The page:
Being the time of year it is, the conversations revolved around testing: is it good for students and/or for districts? Does it give good information? How should we prepare students for tests?
During the chats, I got into discussions with two different people, both passionate educators as well, and I'm sure both very good at their job. Both conversations came back to two central themes.
First was the theme of competition in the classroom. I am a competitive person. I play team sports to this day. I was in little league way before the whole 'everyone gets a trophy' mantra. I have run track, played hockey, coached and played soccer, and even was on the high school bowling team. I find value in competition both in building character as well as a tool for building relationships. There is definitely places for competition in schools - I just don't believe learning is one of those places.
This is not a philosophy for a classroom setting
Those that know me know that I am not a fluffy, cuddly teacher. I don't give out candy for right answers. I have a high level of expectations and demand students reach them. However, I do it with a blanket of emotional safety. They quickly learn that saying a wrong answer in class will never cause a problem, but laughing at someone for saying a wrong answer will. We play games in our room, often competitive ones, but the end game is not to find out 'who is the smartest.' It is to find out 'what do you know?'
My philosophy doesn't revolve around the belief that all students can learn - I have the expectation that all students will learn - and it is my job to make sure it happens.
And there lies the antithesis of the zero-sum philosophy. Everyone can get an A. If you don't do an assignment correctly the first time, you have to reflect on what went wrong, re-learn the material, and have another go at it. Assignments are not one-and-done. This is how I get them ready for life.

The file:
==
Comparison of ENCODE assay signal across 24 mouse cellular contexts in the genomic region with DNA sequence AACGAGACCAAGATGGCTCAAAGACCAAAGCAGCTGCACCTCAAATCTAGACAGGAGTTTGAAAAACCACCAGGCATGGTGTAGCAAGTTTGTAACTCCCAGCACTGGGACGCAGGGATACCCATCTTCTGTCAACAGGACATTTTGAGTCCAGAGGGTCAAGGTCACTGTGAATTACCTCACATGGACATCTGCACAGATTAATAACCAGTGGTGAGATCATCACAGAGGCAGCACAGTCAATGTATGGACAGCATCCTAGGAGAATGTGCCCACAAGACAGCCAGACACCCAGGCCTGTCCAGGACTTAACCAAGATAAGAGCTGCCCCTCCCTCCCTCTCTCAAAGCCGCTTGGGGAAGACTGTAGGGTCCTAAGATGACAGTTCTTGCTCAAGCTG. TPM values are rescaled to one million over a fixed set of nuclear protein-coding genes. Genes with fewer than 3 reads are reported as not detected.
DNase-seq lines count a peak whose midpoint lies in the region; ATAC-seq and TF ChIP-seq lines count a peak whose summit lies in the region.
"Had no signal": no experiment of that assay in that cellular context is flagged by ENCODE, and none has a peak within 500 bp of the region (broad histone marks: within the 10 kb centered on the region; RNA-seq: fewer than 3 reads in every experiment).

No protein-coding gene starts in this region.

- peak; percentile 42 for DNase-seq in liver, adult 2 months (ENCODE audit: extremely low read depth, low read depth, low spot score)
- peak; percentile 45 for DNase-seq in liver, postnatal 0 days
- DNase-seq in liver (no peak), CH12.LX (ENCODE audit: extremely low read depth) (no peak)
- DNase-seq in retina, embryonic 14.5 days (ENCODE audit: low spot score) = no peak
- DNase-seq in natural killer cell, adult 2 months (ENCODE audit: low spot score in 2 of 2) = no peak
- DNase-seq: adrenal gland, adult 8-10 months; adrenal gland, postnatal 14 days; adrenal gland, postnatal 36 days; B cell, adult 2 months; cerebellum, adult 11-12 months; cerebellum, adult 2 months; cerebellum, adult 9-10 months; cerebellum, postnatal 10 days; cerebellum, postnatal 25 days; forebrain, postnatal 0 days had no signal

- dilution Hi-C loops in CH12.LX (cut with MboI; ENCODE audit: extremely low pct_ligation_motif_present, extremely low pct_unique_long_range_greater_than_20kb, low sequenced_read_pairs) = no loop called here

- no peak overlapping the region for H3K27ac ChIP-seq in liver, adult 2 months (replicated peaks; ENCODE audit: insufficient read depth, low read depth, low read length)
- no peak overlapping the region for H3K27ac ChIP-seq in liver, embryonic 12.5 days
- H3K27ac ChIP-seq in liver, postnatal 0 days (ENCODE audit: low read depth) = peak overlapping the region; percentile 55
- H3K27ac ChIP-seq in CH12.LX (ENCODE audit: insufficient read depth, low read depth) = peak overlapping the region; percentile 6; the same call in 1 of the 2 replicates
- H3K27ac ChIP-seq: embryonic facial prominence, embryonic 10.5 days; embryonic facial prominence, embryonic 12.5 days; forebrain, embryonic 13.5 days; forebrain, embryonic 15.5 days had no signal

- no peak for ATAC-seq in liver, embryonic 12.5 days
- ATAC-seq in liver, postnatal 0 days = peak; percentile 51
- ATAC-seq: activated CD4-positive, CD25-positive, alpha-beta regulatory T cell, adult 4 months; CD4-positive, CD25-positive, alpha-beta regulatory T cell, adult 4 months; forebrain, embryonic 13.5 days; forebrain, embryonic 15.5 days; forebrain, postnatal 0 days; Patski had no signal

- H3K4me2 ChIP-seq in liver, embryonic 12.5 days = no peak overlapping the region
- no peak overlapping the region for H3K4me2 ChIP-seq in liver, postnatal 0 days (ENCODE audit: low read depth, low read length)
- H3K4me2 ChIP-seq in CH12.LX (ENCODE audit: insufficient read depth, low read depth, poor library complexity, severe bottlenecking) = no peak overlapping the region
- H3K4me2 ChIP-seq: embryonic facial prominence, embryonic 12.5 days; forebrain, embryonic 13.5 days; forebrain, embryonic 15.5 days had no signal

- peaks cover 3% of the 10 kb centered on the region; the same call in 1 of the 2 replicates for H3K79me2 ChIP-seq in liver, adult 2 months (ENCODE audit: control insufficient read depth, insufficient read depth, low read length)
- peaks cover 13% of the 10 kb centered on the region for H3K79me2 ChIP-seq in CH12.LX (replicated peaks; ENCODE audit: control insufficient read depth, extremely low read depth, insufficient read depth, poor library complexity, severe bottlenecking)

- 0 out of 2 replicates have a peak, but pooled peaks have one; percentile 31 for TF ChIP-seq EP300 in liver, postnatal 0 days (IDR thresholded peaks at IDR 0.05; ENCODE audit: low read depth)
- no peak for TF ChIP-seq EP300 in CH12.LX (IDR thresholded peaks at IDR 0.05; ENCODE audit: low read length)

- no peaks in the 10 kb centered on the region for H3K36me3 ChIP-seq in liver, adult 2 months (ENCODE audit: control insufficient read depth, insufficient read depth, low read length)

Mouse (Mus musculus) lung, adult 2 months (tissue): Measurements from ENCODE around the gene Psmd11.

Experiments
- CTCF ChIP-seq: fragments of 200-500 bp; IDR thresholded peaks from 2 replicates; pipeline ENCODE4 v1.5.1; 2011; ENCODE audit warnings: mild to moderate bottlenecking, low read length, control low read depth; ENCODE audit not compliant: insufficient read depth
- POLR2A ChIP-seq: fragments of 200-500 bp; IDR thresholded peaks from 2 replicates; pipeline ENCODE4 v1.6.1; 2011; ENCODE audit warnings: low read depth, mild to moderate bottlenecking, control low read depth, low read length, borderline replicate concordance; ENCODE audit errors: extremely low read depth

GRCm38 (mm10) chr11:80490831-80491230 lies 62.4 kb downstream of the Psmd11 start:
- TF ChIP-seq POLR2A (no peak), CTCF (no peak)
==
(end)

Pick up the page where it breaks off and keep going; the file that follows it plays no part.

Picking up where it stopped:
This leads to the other major theme: getting students ready 'for the real world.' There is competition in real life. However, in nearly any real life situation the competitor chooses to compete. Athletes choose to be on a team, employees choose to compete for a higher position. Students have no choice to compete in the classroom if that is the culture the teacher creates.
True, not all competitors have a choice.
Are any of these 'real world' skills? Do you want your employee to possess any of them?
Also , we can't hide behind 'school gets children ready for the real world' and then excuse ourselves out of it when it suits us; never in the "real world" have I ever
- gotten a detention for chewing gum
- had to raise my hand to go to the bathroom
- gotten in trouble for doodling during a meeting
Maybe I'm just not in the real world yet.
Those are my thoughts - slightly more rant style than I usually blog, but there it is none the less. I'm hoping to hear from others - with any view points. I truly value hearing all the arguments. No two schools or classrooms are the same - it takes all types of teachers - and I'm glad there are a diverse pool out there!